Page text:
BELHAVEN Best was a strong performer for Greene King in its first trading half, the pubs and brewing group revealed today as it claimed that a “voucher culture” for food was now taking hold in Britain.
Rooney Anand, Greene King’s chief executive, told The Scotsman: “Our core brands did well in the latest period, and Belhaven performed very well.
“Our Scottish pubs did well, particularly in the conurbations around the likes of Edinburgh, Inverness, Glasgow and Stirling.
“But other [less built up] areas in Scotland suffered, sometimes where the government is the biggest employer and extra hours have been knocked on the head.”
Anand said the squeeze on household income, despite the economic upturn, meant that a “voucher culture” of affordable deals was here to stay.
“People have chosen to be much more careful about spending money since the autumn of 2008. There is much greater use of digital information and comparison websites to get meal deals. I don’t think that is going to change in the short to medium term,” Anand said.
GK’s pre-tax profits slid 20 per cent to £65.6 million in the 24 weeks to 13 October. However, stripping out a £7m hit from losing a Court of Appeal battle with HM Revenue & Customs over VAT on gaming machines, group profits rose 5.7 per cent to £85.6m.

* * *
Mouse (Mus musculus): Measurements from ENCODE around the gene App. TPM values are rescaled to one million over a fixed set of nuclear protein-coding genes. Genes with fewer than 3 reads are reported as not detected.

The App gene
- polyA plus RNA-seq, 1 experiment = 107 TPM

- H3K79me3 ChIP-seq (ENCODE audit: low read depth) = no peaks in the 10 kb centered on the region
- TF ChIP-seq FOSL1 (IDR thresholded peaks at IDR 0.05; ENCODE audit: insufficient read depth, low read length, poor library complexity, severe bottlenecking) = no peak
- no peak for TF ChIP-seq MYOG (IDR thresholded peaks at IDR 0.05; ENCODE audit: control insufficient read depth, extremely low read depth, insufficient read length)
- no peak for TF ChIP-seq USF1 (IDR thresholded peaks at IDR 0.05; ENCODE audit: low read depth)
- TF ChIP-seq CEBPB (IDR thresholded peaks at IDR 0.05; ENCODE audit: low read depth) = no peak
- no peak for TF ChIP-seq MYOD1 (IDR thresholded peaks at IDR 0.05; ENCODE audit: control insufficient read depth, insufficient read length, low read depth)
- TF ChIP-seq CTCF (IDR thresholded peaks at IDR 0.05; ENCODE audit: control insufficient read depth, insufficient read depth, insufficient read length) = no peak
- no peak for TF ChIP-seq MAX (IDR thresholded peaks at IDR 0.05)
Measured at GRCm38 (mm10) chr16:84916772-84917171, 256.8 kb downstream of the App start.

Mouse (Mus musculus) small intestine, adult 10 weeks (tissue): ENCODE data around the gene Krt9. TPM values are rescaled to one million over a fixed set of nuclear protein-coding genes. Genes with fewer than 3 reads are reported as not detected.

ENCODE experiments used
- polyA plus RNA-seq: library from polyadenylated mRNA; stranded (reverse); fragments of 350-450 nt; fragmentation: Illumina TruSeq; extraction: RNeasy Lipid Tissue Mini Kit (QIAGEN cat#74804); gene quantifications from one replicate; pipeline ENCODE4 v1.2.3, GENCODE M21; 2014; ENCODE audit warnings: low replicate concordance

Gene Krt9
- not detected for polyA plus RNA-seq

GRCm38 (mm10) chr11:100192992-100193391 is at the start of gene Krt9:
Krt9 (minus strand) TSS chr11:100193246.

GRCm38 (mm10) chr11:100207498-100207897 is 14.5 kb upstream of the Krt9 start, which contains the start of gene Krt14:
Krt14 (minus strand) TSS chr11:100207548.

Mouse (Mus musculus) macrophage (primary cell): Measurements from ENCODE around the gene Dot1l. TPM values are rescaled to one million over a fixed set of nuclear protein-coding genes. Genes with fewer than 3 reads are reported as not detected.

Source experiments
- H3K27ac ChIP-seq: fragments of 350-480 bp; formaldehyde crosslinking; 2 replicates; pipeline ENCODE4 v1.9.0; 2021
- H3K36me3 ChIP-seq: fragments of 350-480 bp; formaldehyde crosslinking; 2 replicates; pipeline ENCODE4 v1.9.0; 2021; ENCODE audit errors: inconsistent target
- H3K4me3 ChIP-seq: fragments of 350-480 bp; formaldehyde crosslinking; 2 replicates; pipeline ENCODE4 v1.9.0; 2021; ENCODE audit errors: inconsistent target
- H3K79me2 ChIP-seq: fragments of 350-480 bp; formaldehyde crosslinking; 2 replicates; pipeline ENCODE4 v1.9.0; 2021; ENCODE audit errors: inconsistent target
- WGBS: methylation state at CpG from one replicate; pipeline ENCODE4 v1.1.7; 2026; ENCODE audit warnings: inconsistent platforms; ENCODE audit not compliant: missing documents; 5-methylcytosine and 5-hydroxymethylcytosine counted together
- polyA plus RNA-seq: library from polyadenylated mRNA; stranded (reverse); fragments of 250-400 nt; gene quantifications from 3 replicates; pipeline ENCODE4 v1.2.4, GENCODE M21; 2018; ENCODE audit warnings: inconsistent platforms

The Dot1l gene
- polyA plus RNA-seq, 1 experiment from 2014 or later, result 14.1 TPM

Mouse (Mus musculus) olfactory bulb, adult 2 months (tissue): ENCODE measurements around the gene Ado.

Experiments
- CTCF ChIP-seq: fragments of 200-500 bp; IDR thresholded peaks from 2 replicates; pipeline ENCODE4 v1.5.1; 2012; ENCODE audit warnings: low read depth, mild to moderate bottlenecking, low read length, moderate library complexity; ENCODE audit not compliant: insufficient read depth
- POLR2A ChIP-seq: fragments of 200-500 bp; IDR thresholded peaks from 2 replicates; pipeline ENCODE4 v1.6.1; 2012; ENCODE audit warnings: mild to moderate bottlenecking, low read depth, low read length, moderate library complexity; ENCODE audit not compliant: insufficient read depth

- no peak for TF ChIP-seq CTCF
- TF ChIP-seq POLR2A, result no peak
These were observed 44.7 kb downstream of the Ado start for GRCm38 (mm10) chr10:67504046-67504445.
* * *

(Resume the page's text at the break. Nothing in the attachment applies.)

Anand said: “While trading through the first half of the year and since the period-end has been strong, and the economic outlook looks to be improving, customers remain careful with their money, particularly outside London and the south-east of England.”
Like-for-like sales in GK’s managed business – whose pubs, restaurants and hotels include the Hungry Horse and Loch Fyne brands – were up 3.5 per cent.
Value initiatives included a “Two for £3.99” offer for over-60s and weekly offers at Hungry Horse sites, as well as the launch of gift cards.
GK continued to dispose of tenanted, franchised and leased sites in its Pub Partners division, with 59 sold and 11 transferred to retail, leaving 1,218 sites – down from a peak of 1,700.
“We have some very vibrant tenanted pubs, but some are in tough, competitive locations,” Anand added. “We are pruning the bottom end of the tenanted estate to recycle the money in our large managed pubs.”
These closures meant revenues were down 4.7 per cent to £70.4m for the division, though revenue per pub was up 3.5 per cent on more volumes of beer and higher rental income.
Revenues from ales including Greene King IPA, Belhaven Best and Old Speckled Hen rose 3 per cent to £84.9m, though operating profits fell due to ongoing cost inflation and the mix of its sales.
Volumes were up 1.7 per cent ahead of a shrinking market. Keith Bowman, an analyst at Hargreaves Lansdown Stockbrokers, said: “Expanding food sales remain a key ingredient, whilst GK’s offering of premium ales has again contributed.”